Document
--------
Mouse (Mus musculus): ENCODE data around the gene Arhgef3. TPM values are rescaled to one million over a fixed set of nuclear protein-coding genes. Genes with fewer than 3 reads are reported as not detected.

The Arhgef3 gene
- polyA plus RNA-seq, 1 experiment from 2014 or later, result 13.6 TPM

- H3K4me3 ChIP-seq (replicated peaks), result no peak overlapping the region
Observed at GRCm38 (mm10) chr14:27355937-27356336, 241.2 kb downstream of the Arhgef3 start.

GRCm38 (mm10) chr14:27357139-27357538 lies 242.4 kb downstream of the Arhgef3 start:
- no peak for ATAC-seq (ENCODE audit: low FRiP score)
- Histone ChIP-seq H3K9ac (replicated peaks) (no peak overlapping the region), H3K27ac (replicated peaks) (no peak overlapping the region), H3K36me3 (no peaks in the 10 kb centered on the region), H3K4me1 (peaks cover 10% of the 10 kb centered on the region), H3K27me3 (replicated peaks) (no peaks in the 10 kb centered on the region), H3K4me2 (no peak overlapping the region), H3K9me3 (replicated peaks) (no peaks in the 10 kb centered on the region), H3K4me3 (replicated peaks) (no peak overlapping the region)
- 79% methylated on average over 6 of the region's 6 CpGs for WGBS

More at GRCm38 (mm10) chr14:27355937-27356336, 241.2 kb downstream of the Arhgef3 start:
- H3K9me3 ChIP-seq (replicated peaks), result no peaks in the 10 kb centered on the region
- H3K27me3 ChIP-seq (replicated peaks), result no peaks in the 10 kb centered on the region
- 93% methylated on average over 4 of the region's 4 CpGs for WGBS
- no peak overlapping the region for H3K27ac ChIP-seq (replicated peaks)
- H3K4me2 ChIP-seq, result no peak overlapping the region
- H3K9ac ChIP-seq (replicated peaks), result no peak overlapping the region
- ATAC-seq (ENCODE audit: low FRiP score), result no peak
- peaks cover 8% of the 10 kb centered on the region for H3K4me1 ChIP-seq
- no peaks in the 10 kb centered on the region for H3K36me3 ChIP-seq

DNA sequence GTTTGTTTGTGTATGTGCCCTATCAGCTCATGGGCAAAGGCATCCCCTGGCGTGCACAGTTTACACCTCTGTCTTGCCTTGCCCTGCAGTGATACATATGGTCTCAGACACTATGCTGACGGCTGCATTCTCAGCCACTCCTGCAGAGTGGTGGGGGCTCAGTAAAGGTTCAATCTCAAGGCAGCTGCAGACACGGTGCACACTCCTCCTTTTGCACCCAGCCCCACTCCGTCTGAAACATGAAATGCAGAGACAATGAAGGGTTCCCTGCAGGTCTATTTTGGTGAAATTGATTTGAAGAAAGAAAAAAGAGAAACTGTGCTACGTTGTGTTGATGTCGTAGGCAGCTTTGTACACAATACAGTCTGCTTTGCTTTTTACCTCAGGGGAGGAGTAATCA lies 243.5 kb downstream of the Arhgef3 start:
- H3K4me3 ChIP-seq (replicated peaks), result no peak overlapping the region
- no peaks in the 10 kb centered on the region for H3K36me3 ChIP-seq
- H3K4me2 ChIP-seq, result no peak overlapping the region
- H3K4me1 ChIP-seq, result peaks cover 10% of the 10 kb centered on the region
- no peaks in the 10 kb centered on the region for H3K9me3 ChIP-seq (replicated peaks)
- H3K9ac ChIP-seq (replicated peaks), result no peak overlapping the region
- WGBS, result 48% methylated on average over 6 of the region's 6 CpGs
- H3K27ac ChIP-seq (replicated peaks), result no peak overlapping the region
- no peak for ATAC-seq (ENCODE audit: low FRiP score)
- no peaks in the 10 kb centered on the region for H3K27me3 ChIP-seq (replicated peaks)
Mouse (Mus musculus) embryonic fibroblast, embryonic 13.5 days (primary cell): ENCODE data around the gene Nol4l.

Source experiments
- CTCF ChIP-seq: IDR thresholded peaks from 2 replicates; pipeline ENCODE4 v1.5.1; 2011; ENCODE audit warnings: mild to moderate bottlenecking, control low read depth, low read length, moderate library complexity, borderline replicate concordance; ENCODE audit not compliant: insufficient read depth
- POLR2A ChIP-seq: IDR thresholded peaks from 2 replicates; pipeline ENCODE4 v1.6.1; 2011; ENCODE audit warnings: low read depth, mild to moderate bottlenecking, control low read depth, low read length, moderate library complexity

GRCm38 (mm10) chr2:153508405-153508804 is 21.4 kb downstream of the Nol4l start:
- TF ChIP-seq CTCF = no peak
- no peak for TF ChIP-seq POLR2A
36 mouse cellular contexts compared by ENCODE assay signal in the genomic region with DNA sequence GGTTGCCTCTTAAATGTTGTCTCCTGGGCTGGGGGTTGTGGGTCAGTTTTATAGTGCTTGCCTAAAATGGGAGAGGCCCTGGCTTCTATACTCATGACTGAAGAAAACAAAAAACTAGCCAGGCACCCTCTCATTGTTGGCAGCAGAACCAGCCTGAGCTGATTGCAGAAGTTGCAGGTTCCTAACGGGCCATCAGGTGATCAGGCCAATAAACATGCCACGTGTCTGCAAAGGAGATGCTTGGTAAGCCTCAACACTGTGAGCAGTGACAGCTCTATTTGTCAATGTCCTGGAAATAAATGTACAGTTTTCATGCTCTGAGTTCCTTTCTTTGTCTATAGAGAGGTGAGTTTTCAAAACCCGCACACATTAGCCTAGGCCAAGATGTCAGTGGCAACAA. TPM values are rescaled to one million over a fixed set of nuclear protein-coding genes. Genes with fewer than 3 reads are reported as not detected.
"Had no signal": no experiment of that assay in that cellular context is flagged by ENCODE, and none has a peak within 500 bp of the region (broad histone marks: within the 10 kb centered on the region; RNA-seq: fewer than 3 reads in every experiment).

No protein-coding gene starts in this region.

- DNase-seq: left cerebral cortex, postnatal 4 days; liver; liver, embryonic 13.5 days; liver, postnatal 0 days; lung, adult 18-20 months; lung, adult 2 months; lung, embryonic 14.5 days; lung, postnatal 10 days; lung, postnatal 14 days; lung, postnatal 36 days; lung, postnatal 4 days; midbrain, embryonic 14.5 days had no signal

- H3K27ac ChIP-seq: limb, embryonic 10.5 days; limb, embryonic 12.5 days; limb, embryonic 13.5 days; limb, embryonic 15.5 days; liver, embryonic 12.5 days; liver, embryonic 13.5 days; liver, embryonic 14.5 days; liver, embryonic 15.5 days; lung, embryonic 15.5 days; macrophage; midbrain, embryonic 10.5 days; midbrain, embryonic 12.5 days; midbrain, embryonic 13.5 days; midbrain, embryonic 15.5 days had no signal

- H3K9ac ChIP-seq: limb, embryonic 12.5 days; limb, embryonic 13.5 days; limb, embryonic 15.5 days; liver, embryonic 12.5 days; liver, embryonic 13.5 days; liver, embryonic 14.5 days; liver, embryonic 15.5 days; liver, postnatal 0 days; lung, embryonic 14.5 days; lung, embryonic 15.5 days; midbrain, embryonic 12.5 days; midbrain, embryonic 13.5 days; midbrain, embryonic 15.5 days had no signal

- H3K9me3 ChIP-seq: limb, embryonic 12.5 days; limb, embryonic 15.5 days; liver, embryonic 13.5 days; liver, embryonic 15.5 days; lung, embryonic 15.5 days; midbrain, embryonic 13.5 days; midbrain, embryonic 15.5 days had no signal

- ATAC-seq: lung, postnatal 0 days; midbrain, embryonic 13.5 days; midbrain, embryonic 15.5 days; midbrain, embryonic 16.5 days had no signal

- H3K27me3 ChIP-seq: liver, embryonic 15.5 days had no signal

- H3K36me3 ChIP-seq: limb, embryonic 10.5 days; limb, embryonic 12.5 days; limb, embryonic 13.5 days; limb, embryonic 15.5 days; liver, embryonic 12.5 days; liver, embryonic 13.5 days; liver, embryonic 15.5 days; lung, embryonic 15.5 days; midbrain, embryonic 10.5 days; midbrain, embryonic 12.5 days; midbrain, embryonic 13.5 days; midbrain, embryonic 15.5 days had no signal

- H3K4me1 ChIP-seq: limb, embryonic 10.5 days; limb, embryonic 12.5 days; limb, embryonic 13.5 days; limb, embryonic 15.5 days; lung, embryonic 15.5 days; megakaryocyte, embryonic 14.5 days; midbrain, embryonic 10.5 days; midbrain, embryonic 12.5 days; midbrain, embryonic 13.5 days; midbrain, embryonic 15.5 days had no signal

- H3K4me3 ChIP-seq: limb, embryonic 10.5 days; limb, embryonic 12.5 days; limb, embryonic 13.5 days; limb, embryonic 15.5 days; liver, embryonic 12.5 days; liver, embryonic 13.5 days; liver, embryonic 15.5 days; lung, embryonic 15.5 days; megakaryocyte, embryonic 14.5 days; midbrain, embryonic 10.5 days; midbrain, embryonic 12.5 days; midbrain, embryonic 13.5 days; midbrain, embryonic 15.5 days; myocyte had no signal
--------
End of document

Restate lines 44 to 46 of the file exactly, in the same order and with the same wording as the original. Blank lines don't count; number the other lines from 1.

- H3K9me3 ChIP-seq: limb, embryonic 12.5 days; limb, embryonic 15.5 days; liver, embryonic 13.5 days; liver, embryonic 15.5 days; lung, embryonic 15.5 days; midbrain, embryonic 13.5 days; midbrain, embryonic 15.5 days had no signal

- ATAC-seq: lung, postnatal 0 days; midbrain, embryonic 13.5 days; midbrain, embryonic 15.5 days; midbrain, embryonic 16.5 days had no signal

- H3K27me3 ChIP-seq: liver, embryonic 15.5 days had no signal